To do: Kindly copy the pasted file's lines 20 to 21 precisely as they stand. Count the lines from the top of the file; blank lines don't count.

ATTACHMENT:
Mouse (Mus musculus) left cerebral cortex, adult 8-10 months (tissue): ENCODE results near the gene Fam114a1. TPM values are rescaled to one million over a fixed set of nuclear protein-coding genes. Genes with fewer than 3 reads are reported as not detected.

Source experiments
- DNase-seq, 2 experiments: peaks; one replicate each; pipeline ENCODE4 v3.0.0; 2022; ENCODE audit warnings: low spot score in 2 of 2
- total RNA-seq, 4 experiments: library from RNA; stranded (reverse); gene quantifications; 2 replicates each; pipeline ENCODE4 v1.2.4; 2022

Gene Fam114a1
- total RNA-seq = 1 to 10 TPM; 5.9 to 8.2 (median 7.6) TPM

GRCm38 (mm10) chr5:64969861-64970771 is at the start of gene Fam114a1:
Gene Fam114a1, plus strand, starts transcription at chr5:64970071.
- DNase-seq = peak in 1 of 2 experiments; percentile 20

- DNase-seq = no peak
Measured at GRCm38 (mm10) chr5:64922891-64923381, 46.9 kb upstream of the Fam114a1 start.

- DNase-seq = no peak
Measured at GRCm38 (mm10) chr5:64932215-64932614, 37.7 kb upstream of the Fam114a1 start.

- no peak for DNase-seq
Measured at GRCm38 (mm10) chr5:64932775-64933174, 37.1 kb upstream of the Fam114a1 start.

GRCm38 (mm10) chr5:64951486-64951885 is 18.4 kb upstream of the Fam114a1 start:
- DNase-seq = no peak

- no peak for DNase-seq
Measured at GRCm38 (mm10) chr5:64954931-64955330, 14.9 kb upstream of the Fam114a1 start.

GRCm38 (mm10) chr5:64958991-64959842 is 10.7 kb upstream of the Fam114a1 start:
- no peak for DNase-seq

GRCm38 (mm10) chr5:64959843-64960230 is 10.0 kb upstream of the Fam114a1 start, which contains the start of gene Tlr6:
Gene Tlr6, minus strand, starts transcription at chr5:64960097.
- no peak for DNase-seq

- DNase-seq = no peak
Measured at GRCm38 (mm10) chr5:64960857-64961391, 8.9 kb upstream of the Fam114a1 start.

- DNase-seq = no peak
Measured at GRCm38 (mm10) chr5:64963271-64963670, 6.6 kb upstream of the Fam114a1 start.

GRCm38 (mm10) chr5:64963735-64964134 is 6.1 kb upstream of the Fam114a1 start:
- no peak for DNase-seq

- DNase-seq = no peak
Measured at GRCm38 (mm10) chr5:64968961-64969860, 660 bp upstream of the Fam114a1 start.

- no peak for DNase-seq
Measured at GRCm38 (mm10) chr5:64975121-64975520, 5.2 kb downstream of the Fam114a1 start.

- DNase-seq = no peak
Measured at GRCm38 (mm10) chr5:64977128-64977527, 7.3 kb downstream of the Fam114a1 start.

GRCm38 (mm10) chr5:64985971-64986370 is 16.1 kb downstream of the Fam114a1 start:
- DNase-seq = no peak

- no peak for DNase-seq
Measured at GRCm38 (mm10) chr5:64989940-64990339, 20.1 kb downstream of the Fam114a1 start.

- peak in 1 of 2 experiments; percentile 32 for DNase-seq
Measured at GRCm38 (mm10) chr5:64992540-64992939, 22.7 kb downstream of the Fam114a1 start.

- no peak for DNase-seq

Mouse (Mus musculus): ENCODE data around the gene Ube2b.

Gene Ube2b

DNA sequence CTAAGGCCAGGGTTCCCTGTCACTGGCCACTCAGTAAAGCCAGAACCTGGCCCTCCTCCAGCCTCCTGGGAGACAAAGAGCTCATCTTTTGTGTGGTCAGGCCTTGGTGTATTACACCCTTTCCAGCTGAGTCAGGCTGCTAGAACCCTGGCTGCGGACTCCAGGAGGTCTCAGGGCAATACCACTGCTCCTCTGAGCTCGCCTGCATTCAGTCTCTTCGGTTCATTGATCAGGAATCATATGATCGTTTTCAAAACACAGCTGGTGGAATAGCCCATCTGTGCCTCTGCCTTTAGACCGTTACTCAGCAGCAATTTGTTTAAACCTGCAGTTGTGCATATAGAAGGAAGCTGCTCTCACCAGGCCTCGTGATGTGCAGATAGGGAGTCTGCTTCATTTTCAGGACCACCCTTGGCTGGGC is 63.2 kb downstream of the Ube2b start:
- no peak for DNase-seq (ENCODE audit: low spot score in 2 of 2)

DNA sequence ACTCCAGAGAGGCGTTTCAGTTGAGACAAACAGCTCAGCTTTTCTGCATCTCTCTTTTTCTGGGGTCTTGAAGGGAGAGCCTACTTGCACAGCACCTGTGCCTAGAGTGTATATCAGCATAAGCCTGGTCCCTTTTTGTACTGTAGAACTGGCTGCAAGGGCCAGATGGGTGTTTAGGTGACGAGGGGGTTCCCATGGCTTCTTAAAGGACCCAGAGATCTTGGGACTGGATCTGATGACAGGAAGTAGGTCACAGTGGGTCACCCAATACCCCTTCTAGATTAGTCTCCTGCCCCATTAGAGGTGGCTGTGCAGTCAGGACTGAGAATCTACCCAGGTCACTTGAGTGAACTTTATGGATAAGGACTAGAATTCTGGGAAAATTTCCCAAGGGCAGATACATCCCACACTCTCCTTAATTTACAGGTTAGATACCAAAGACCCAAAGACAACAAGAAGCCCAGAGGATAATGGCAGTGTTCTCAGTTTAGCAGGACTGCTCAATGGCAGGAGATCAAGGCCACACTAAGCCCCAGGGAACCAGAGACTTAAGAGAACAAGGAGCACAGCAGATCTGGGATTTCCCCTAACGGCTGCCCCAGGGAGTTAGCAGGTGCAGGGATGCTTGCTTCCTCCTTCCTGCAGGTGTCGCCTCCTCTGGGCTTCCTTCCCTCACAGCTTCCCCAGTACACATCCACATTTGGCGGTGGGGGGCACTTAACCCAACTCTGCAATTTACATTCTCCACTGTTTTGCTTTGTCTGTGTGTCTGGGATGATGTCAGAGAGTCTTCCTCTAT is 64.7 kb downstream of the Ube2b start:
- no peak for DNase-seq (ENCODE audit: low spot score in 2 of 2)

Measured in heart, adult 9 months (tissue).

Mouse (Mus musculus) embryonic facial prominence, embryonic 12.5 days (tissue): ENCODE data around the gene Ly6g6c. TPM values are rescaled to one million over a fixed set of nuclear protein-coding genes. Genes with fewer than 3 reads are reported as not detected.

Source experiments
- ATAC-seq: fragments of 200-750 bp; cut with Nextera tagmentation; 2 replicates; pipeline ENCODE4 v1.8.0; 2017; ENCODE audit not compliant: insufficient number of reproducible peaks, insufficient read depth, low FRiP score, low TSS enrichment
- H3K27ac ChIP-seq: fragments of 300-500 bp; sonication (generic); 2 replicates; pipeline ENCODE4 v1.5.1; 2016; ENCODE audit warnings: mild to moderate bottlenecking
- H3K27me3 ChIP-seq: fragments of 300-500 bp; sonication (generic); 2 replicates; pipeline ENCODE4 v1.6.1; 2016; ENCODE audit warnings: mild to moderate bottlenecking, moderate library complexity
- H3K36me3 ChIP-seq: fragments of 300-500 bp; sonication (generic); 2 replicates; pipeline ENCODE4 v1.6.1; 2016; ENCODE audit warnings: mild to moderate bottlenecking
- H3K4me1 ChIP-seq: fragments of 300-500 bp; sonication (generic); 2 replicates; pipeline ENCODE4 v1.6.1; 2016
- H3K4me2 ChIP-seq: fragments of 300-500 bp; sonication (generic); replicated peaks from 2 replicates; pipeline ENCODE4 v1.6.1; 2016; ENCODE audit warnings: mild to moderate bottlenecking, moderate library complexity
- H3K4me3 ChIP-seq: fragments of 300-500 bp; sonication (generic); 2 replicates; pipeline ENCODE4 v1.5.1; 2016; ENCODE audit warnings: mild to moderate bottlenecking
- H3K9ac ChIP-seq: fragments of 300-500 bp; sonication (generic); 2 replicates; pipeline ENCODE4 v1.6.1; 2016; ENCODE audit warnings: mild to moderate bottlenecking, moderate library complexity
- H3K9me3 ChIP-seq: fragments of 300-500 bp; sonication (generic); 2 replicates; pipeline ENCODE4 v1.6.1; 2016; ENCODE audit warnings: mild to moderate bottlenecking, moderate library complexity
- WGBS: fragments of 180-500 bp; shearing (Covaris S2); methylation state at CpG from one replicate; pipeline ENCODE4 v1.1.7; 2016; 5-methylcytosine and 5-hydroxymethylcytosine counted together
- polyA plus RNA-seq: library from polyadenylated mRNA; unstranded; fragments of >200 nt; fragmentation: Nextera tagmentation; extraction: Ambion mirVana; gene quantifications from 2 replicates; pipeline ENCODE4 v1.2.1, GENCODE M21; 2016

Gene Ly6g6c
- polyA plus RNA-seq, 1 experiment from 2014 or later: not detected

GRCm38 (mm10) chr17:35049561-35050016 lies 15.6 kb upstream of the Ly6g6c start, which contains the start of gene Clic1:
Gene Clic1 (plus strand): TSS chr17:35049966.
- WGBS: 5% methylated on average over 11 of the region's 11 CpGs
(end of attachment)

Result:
GRCm38 (mm10) chr5:64958991-64959842 is 10.7 kb upstream of the Fam114a1 start:
- no peak for DNase-seq